13/10/2017 06:07 SAST | Updated 13/10/2017 06:42 SAST

Lack Of Opportunities For Black People Still A Big Problem -- Gordhan

Getting rid of the bad guys is how you get transformation right, says former finance minister.

Sumaya Hisham / Reuters
Former South African Finance Minister Pravin Gordhan addresses a memorial service for anti-apartheid veteran Ahmed Kathrada in Cape Town, South Africa April 6, 2017.

Former finance minister Pravin Gordhan says the first step of transformation is fighting the "rot" or state capture and corruption.

"Stage one of transformation today is how do we fight the rot... In all of this, the state plays a very important part in the change process. If a state is captured, can it play that role?" he asked.

"The majority of South Africans, whether it is in the political parties or outside, want a servant state. We've got some tough battles to fight in that regard."

Gordhan was speaking at the inaugural ASI Financial Services' "Thought Laboratory" in Alexandra on Thursday night.

He said the country was about to see a process that will see a date being set for the "burial" of neoliberalism and asked the audience how to create a more socially just society.

"The majority of South Africans, whether it is in the political parties or outside, want a servant state." -- Pravin Gordhan

"The real challenge for us is when transformation occurs, who benefits from it? Ultimately any transformation strategy has to solve some of the legacies of our past... Not every South African feels that they are an important and benefiting part of the economy of South Africa," he said.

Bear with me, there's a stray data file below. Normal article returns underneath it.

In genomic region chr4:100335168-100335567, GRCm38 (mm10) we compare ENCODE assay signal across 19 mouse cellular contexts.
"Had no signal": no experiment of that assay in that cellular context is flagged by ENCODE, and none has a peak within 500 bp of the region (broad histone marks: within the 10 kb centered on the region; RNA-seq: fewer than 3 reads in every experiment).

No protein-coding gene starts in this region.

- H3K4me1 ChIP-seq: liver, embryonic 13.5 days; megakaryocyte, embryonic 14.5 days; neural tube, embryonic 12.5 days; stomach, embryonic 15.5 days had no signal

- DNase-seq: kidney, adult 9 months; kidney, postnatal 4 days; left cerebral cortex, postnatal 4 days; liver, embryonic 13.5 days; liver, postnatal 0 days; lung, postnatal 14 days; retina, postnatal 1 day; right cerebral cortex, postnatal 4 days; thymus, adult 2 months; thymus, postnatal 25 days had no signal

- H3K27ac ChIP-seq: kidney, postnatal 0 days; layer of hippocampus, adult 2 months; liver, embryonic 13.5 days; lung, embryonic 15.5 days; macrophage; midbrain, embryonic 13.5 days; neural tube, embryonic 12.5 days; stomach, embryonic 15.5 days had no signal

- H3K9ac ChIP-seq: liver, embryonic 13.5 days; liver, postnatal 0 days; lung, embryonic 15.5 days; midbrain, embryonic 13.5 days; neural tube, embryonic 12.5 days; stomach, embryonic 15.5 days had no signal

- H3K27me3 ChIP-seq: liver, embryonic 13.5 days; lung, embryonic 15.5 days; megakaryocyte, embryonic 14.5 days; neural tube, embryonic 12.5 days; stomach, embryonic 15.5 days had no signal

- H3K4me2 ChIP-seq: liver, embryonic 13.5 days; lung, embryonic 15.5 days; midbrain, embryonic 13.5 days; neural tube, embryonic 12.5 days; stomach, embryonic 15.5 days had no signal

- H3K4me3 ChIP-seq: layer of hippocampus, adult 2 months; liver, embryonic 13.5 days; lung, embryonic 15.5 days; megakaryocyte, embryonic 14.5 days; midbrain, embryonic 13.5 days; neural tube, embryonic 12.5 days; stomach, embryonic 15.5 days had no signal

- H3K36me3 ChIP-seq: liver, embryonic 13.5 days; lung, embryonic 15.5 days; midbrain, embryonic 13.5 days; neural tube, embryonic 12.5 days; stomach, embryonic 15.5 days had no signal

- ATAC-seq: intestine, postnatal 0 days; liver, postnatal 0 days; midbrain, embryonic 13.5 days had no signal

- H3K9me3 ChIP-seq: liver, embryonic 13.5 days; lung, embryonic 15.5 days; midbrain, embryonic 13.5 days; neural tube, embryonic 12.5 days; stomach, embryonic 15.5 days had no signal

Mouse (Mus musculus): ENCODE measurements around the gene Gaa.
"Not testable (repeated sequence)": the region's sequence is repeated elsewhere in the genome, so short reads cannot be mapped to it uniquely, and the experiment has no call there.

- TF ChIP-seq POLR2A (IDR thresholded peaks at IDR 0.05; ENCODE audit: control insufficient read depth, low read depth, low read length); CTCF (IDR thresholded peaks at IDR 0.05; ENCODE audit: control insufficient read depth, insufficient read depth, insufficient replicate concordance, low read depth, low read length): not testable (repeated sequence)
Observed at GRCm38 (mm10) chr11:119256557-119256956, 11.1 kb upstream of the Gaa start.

READ: Gordhan Nails His Colours To The Mast: 'We Need Ramaphosa'

"The second big issue is overconcentration, the monopolisation in our economy and how do we overcome [it]"

Speaking to an audience dressed in fancy attire and two-piece suits, under a white tent looking over the Alexandra township, Gordhan said there are distorted ownership patterns in the country.

"The lack of opportunities and the glass ceilings that black professionals face in corporate South Africa is another grievance... If you want to change those fundamental factors, you also have to talk very frankly about the factors that are standing in the way of transformation happening," he said.

"There's too much of orthodoxy in our economic thinking. If we are going to meet the old challenges in a new way, we have to go beyond both orthodoxy and dogmatism as well. A consequence of thinking in a new way is we must be open to a plurality of ideas."

His comments come on the back of him calling for Deputy President Cyril Ramaphosa to send president Jacob Zuma packing back to Nkandla in January after Ramaphosa assumes leadership in the ANC.

According to a report by Netwerk24, Gordhan told an investment conference in Cape Town on Thursday morning that it is "imperative" Ramaphosa becomes the governing party's leader when it holds its national conference in December.

Gordhan has become a vocal critic of Zuma and has spoken out on state capture and corruption since his sacking in March this year.